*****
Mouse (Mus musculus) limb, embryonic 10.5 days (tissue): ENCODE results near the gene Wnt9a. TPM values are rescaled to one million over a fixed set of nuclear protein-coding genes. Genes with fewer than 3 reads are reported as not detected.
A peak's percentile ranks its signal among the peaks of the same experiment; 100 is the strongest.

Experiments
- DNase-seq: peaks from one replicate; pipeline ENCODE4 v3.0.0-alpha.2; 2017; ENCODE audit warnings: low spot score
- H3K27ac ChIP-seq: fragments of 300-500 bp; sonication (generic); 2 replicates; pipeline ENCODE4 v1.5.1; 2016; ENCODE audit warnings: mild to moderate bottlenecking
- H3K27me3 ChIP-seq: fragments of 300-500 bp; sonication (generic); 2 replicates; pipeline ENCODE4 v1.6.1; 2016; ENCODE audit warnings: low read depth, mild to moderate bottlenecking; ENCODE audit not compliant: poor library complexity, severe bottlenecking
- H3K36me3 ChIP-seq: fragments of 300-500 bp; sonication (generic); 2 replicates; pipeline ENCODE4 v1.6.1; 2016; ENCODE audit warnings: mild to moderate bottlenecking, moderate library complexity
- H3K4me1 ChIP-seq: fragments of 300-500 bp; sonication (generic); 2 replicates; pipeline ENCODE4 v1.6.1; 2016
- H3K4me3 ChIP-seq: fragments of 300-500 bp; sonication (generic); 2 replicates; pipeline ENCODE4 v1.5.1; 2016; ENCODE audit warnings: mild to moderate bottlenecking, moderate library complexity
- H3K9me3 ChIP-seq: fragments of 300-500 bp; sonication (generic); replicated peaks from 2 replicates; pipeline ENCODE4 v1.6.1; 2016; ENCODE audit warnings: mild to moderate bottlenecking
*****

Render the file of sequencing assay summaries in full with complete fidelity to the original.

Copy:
Mouse (Mus musculus) limb, embryonic 10.5 days (tissue): ENCODE results near the gene Wnt9a. TPM values are rescaled to one million over a fixed set of nuclear protein-coding genes. Genes with fewer than 3 reads are reported as not detected.
A peak's percentile ranks its signal among the peaks of the same experiment; 100 is the strongest.

Experiments
- DNase-seq: peaks from one replicate; pipeline ENCODE4 v3.0.0-alpha.2; 2017; ENCODE audit warnings: low spot score
- H3K27ac ChIP-seq: fragments of 300-500 bp; sonication (generic); 2 replicates; pipeline ENCODE4 v1.5.1; 2016; ENCODE audit warnings: mild to moderate bottlenecking
- H3K27me3 ChIP-seq: fragments of 300-500 bp; sonication (generic); 2 replicates; pipeline ENCODE4 v1.6.1; 2016; ENCODE audit warnings: low read depth, mild to moderate bottlenecking; ENCODE audit not compliant: poor library complexity, severe bottlenecking
- H3K36me3 ChIP-seq: fragments of 300-500 bp; sonication (generic); 2 replicates; pipeline ENCODE4 v1.6.1; 2016; ENCODE audit warnings: mild to moderate bottlenecking, moderate library complexity
- H3K4me1 ChIP-seq: fragments of 300-500 bp; sonication (generic); 2 replicates; pipeline ENCODE4 v1.6.1; 2016
- H3K4me3 ChIP-seq: fragments of 300-500 bp; sonication (generic); 2 replicates; pipeline ENCODE4 v1.5.1; 2016; ENCODE audit warnings: mild to moderate bottlenecking, moderate library complexity
- H3K9me3 ChIP-seq: fragments of 300-500 bp; sonication (generic); replicated peaks from 2 replicates; pipeline ENCODE4 v1.6.1; 2016; ENCODE audit warnings: mild to moderate bottlenecking